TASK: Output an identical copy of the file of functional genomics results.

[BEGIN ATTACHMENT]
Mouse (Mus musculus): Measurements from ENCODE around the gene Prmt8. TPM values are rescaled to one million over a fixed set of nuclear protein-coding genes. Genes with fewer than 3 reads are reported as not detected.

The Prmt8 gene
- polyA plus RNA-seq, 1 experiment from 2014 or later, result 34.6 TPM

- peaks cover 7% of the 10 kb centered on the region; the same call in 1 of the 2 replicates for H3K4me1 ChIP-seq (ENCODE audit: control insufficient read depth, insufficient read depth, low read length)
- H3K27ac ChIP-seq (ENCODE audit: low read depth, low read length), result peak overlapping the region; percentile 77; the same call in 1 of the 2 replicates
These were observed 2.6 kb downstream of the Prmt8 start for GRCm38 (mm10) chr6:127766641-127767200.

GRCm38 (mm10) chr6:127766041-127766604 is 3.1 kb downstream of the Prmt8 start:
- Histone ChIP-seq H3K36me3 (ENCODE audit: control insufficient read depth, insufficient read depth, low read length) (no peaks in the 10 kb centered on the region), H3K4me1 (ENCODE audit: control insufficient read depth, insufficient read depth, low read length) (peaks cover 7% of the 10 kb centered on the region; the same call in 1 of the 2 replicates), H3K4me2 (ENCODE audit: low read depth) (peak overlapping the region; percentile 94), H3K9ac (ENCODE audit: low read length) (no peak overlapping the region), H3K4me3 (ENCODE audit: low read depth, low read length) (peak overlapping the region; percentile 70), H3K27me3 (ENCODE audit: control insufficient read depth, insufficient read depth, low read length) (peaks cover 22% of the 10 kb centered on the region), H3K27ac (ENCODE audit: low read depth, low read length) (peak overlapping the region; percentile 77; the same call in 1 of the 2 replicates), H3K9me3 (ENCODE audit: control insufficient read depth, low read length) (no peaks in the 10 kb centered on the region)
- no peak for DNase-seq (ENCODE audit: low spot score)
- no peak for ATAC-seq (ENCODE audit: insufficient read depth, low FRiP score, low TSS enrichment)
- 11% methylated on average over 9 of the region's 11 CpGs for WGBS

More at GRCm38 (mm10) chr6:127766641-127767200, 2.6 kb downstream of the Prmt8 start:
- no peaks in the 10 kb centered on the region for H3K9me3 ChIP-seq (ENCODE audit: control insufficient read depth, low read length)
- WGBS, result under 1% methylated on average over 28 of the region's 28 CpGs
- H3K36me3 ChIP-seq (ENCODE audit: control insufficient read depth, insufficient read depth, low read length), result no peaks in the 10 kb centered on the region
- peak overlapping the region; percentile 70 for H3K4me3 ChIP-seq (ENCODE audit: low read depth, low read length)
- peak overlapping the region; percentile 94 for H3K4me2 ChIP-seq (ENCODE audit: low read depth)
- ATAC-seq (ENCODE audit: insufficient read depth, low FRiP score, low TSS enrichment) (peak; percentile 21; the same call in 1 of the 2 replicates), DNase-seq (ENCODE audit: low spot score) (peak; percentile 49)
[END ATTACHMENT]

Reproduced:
Mouse (Mus musculus): Measurements from ENCODE around the gene Prmt8. TPM values are rescaled to one million over a fixed set of nuclear protein-coding genes. Genes with fewer than 3 reads are reported as not detected.

The Prmt8 gene
- polyA plus RNA-seq, 1 experiment from 2014 or later, result 34.6 TPM

- peaks cover 7% of the 10 kb centered on the region; the same call in 1 of the 2 replicates for H3K4me1 ChIP-seq (ENCODE audit: control insufficient read depth, insufficient read depth, low read length)
- H3K27ac ChIP-seq (ENCODE audit: low read depth, low read length), result peak overlapping the region; percentile 77; the same call in 1 of the 2 replicates
These were observed 2.6 kb downstream of the Prmt8 start for GRCm38 (mm10) chr6:127766641-127767200.

GRCm38 (mm10) chr6:127766041-127766604 is 3.1 kb downstream of the Prmt8 start:
- Histone ChIP-seq H3K36me3 (ENCODE audit: control insufficient read depth, insufficient read depth, low read length) (no peaks in the 10 kb centered on the region), H3K4me1 (ENCODE audit: control insufficient read depth, insufficient read depth, low read length) (peaks cover 7% of the 10 kb centered on the region; the same call in 1 of the 2 replicates), H3K4me2 (ENCODE audit: low read depth) (peak overlapping the region; percentile 94), H3K9ac (ENCODE audit: low read length) (no peak overlapping the region), H3K4me3 (ENCODE audit: low read depth, low read length) (peak overlapping the region; percentile 70), H3K27me3 (ENCODE audit: control insufficient read depth, insufficient read depth, low read length) (peaks cover 22% of the 10 kb centered on the region), H3K27ac (ENCODE audit: low read depth, low read length) (peak overlapping the region; percentile 77; the same call in 1 of the 2 replicates), H3K9me3 (ENCODE audit: control insufficient read depth, low read length) (no peaks in the 10 kb centered on the region)
- no peak for DNase-seq (ENCODE audit: low spot score)
- no peak for ATAC-seq (ENCODE audit: insufficient read depth, low FRiP score, low TSS enrichment)
- 11% methylated on average over 9 of the region's 11 CpGs for WGBS

More at GRCm38 (mm10) chr6:127766641-127767200, 2.6 kb downstream of the Prmt8 start:
- no peaks in the 10 kb centered on the region for H3K9me3 ChIP-seq (ENCODE audit: control insufficient read depth, low read length)
- WGBS, result under 1% methylated on average over 28 of the region's 28 CpGs
- H3K36me3 ChIP-seq (ENCODE audit: control insufficient read depth, insufficient read depth, low read length), result no peaks in the 10 kb centered on the region
- peak overlapping the region; percentile 70 for H3K4me3 ChIP-seq (ENCODE audit: low read depth, low read length)
- peak overlapping the region; percentile 94 for H3K4me2 ChIP-seq (ENCODE audit: low read depth)
- ATAC-seq (ENCODE audit: insufficient read depth, low FRiP score, low TSS enrichment) (peak; percentile 21; the same call in 1 of the 2 replicates), DNase-seq (ENCODE audit: low spot score) (peak; percentile 49)